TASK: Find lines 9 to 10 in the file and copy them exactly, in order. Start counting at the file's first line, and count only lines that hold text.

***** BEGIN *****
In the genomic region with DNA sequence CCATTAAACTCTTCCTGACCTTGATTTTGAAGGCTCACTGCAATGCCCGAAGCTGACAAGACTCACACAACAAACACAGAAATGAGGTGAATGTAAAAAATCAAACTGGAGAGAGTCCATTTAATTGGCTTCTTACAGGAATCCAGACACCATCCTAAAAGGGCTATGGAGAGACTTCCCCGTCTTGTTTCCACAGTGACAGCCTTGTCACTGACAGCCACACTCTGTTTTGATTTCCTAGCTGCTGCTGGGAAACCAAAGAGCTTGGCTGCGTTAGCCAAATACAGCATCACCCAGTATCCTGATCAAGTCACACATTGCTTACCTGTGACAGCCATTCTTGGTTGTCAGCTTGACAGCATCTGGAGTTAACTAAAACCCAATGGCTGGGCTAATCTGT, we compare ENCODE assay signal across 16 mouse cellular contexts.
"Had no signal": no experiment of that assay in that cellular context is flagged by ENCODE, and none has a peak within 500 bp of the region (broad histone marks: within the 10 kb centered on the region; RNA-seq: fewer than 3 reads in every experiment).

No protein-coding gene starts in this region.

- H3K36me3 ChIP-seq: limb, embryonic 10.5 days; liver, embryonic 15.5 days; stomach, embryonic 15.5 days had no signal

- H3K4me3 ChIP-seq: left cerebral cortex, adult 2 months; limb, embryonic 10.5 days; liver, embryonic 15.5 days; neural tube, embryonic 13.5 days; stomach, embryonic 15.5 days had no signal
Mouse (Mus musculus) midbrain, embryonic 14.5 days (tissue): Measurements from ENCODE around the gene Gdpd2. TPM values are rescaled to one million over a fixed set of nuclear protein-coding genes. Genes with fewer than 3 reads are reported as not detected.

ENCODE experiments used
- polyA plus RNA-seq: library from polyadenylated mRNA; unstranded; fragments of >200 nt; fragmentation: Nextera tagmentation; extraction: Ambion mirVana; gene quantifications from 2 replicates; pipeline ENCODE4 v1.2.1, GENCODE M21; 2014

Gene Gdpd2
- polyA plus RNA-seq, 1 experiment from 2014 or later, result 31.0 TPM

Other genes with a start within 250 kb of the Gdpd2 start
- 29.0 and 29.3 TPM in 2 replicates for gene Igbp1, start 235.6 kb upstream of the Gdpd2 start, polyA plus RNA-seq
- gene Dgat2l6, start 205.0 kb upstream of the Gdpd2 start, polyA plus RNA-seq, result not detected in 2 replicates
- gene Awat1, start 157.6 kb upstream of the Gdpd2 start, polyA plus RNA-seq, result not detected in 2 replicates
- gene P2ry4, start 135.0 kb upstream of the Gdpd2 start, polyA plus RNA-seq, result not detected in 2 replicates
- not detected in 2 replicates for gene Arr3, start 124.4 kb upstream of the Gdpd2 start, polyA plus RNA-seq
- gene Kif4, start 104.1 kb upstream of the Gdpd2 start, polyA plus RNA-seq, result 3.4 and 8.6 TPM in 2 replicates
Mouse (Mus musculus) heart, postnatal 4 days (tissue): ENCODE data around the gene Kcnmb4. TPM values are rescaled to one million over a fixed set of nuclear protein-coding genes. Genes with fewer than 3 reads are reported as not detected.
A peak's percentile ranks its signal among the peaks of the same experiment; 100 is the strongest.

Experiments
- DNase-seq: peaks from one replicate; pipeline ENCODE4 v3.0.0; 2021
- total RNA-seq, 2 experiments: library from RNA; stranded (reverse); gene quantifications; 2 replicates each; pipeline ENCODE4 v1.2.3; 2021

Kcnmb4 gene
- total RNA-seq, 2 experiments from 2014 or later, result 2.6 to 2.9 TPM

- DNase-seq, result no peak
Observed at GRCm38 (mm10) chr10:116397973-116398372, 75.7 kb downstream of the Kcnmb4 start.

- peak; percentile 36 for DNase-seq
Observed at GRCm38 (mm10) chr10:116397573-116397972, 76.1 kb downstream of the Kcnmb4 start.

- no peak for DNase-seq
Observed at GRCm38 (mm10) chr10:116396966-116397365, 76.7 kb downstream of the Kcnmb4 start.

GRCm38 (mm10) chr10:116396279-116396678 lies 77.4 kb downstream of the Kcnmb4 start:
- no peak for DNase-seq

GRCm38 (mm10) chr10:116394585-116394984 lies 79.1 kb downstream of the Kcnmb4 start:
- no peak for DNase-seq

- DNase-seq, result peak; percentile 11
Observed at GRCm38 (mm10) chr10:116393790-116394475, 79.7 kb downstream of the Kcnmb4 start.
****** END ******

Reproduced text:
Gene Gdpd2
- polyA plus RNA-seq, 1 experiment from 2014 or later, result 31.0 TPM